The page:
But there’s the consumer challenge. Newspapers now must be in the business of convincing audiences they have the best “mousetrap.” If they are going to charge more money across all platforms,  newspapers have to add value, fast and convincingly. 

I have been very impressed with the Republic’s new-found aggressiveness in trying to establish that indispensability to readers.  Editor Randy Lovely has been communicating often and well with readers.

It is apparent is that the Republic understands this is not a one sized fits all proposition. Not all their readers are going to be interested in paying for deep local coverage. That’s why they’re allowing “casual readers” to look at 20 articles a month.

The New York Times has converted a lot of skeptics and given genuine hope to big regional newspapers like the Republic with a similar plan although the Times position has been strong enough they have been able to halve the threshold to 10 free articles a month. 

Clay Shirky, the long-time critic of “walled gardens” has shifted his tone as he has watched the success of the Times and others newspapers. I respect Shirky more than any other journalism thinker. I applaud his willingness to reevaluate. I think he nails it when he says (newspapers have finally given up on ) “the idea that every reader online can be treated as if they were someone who is purchasing the paper, the kind of online equivalent of someone who’s purchasing the paper when it was just a physical product.”

Shirky believes the New York Times, Minneapolis Star-Tribune, the Chicago Sun and and an increasing number of papers copying them, are saying “we will never get a majority or even a sizable minority of our readers to pay us directly, but we can design a system in which some of our most passionate, engaged readers pay us directly, and the rest of the readers, the casual readers, we can keep around for the advertising revenue.”

The Story So Far from the Columbia Journalism School eloquently called the enthusiasts for the Times “fans” and reported that “Fans despite their small numbers accounted for 55% of the site’s traffic.”

What regional newspapers like The Republic are betting is that they too have enough “fans” to make a pay wall work.  That is where my concern and a bit of skepticism come into play. The only way the Republic and AZ Central are going enjoy success with a pay wall is if a lot of readers who care about local news become convinced The Republic offers them the best value. Local news has to be worth real dollars.

I think the Republic is making a terrific move by creating AZ Central Watchdog. It is a package of all the important investigative pieces The Republic has done. Right now the lead story in the package is the sensational story of a copper mining dispute that is ripping a part the town of Florence, AZ and much of the state Republican party.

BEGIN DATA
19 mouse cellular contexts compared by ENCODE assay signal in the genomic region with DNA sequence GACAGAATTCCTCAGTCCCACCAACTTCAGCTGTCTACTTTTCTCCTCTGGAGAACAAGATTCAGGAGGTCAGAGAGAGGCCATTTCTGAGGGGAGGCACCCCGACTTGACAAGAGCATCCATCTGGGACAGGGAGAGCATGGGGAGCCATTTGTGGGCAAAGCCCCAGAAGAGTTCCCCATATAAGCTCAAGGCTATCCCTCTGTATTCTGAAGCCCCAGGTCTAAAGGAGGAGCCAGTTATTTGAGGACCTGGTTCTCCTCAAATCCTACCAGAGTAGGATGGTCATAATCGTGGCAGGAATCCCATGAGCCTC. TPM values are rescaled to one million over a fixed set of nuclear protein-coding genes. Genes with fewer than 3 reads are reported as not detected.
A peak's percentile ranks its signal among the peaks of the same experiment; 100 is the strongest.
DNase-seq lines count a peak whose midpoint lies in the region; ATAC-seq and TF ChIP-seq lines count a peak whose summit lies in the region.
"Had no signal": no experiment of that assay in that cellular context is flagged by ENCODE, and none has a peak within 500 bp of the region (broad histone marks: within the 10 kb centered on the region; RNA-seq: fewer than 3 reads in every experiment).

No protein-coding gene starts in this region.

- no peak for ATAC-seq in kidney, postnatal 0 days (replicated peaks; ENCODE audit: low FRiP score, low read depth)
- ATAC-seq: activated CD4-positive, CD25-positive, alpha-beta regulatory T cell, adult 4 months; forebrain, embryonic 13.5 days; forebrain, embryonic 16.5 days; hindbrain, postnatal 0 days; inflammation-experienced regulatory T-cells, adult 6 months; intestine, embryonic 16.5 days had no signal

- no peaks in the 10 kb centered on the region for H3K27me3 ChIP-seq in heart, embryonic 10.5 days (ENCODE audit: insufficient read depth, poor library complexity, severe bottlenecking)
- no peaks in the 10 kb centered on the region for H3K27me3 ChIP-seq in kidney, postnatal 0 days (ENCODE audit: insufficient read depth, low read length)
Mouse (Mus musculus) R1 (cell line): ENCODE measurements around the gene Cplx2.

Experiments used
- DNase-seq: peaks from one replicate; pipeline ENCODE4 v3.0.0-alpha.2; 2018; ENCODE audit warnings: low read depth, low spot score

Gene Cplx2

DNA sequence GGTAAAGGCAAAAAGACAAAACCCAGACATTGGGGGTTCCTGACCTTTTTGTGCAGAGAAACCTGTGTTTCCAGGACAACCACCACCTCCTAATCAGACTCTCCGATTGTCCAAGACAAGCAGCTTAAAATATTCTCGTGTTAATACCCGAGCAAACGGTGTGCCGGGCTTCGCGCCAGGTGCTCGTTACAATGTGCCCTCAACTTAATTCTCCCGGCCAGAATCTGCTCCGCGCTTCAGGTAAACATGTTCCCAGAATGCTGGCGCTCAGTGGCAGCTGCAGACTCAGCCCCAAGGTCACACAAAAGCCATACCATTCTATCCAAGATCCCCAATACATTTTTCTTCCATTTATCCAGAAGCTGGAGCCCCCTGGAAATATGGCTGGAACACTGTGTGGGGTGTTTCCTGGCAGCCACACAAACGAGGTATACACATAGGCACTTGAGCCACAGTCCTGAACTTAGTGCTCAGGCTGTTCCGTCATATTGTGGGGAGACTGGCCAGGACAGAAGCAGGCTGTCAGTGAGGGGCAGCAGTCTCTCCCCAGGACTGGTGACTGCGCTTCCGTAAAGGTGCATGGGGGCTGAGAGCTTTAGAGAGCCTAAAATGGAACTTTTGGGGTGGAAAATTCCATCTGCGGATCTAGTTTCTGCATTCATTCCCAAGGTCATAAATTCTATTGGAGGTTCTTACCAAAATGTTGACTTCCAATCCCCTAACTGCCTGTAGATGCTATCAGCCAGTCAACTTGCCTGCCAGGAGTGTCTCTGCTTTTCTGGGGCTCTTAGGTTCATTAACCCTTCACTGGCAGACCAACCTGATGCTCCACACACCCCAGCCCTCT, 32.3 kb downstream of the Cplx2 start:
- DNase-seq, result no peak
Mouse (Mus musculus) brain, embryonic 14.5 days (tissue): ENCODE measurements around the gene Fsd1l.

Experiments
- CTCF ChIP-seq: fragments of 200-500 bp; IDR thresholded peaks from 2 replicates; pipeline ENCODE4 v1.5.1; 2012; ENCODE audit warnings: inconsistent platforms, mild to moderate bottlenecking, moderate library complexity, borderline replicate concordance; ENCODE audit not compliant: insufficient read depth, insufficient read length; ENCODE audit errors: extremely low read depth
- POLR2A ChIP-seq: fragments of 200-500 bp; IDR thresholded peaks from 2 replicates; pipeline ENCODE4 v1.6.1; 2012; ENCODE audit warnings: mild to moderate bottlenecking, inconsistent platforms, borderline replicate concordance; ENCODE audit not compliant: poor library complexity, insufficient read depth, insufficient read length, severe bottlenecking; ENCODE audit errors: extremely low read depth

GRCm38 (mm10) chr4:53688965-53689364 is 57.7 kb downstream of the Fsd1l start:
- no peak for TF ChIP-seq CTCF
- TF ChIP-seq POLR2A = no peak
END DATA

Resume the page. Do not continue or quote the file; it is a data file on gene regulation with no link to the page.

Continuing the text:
You can always count on Dennis Wagner and Craig Harris for compelling journalism but I found this piece an especially wonderful “must read.”  Note all  the supporting data and information linked to in the online story.  That is a great example of using the web to add amazing value to the story.

Now let me write as a consumer. Until the announcement of the Watchdog section I had no intention of subscribing to the all-access subscription offer. I am now reconsidering, but there’s a rub. That’s because I read the Republic, The Star Tribune and the New York Times every day on my Kindle Fire.

The thing that profoundly disturbs me about newspapers maximizing reader  revenue is that I have not seen a single sign any of those companies has the faintest clue I am a subscriber. In fact I have gotten solicitations sent to my home by New York Times and they seem oblivious to my Kindle subscription.

The tremendous FAQ the Republic published today on its website is unfortunately quite clear that I am not included in the full access offer. The question reads: “I have a subscription to The Arizona Republic on my Kindle. Does this give me access to The answer: “No, at this time we are not able to connect other e-reader subscriptions to an subscription.”

I think this is a serious mistake and while my hunch was this is caused by the intractability of the  tablet companies, like Amazon, that company claims on its website, that “We will share the name, billing address, and order information associated with your newspaper or magazine purchase with the publisher. Publishers may use this information for marketing purposes.”

The fact that I will have to pay double is profoundly disappointing. It is not the kind of consumer-friendly customer service that marks a good consumer products company.

It bring us back to newspapers’ toughest challenge when it comes to constructing pay walls. Consumer marketing has never been in a newspaper’s DNA . The consumer-first mindset is what’s going to be required  if newspapers are going to effectively increase reader revenue.